As Rod Ponton awoke one morning from uneasy dreams, he found himself transformed during a live Zoom hearing into an adorable pet feline.
Such is the fate of some lawyers and video call participants in the coronavirus era who may struggle with some of the more powerful tools offered by platforms like Google Meet and Zoom. Thankfully, we have Ponton’s remarkable transformation on camera as part of a live-streamed hearing of the 394th Judicial District Court now available on YouTube. It was also publicly tweeted by Judge Roy Ferguson, who presides over the district encompassing a handful of small West Texas counties near the Mexico border.
It’s frustrating to have to deal with this type of technology on a near-daily basis these days — even the most seasoned video callers can find themselves befuddled by waiting rooms, cell limits, and screen sharing — but in this case, the confusion and horror felt more real and immediate. At times, it even sounds as if Ponton might have actually become a cat if you were to go by the sounds of real distress in his voice and the alarming level of realism in the filter.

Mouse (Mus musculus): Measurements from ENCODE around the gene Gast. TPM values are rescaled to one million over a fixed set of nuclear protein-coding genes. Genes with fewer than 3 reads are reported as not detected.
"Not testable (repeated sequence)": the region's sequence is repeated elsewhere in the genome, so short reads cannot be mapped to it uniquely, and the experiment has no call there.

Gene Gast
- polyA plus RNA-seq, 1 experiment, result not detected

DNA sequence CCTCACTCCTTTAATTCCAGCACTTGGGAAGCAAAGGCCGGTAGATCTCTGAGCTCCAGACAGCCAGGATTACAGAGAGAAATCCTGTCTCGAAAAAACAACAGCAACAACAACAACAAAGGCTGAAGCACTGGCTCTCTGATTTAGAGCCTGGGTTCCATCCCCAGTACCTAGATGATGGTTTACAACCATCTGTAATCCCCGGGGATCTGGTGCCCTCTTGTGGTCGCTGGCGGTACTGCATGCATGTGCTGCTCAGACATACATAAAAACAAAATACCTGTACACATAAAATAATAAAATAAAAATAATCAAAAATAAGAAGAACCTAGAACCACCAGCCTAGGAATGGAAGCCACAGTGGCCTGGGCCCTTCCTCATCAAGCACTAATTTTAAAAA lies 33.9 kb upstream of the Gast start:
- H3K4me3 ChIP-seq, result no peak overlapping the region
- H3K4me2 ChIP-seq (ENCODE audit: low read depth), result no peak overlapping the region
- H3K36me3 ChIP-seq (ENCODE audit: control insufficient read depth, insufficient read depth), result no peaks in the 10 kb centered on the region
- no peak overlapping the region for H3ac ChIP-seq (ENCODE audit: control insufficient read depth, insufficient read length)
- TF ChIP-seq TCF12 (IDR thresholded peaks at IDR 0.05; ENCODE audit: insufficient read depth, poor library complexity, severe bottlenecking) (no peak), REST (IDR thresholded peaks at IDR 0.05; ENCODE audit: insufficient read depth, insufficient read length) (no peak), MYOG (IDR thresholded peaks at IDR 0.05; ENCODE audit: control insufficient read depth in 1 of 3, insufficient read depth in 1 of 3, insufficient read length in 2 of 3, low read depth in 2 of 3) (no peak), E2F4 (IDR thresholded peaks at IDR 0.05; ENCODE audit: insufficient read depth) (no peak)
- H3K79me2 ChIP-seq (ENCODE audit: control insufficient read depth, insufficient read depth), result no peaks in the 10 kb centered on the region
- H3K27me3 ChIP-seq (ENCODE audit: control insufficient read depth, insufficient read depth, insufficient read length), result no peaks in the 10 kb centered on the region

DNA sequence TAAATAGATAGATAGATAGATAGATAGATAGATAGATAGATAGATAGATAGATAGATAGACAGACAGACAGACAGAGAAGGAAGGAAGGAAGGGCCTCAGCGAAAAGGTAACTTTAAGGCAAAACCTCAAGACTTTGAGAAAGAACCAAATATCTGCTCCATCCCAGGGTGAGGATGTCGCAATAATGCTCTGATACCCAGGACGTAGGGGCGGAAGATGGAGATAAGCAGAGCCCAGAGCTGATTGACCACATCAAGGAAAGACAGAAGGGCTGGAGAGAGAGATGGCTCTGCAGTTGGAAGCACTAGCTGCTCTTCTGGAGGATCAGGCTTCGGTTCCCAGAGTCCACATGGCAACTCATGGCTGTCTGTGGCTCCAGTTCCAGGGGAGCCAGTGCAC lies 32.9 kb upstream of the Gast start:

As to where this particular filter comes from, I was unable to locate it in Zoom’s default filter pack. A cursory search of the Snap Camera filter directory didn’t pull it up either. (Zoom allows for third-party filters to be used during calls.) According to Vice, which spoke with Ponton on Monday, it was his secretary’s computer, and after figuring out how to turn the filter off, the hearing proceeded without incident.
Still, it’s undeniably adorable and a little heartwarming, too, as a grown adult finds himself embodying a cute animal with saucer-shaped green eyes. At one point, Ponton suggests the trio of participants “go forward with it” as he can’t figure out how to turn the filter off, adding, “I’m here live. I’m not a cat.”
Fellow lawyer H. Gibbs Bauer responds, “I can see that,” all while lawyer Jerry L. Phillips gleefully grins in the upper right-hand corner. Truly, a Zoom interaction for the ages. It’s also a cautionary tale for any professionals out there who are less dutiful about checking their settings before jumping straight into a work meeting.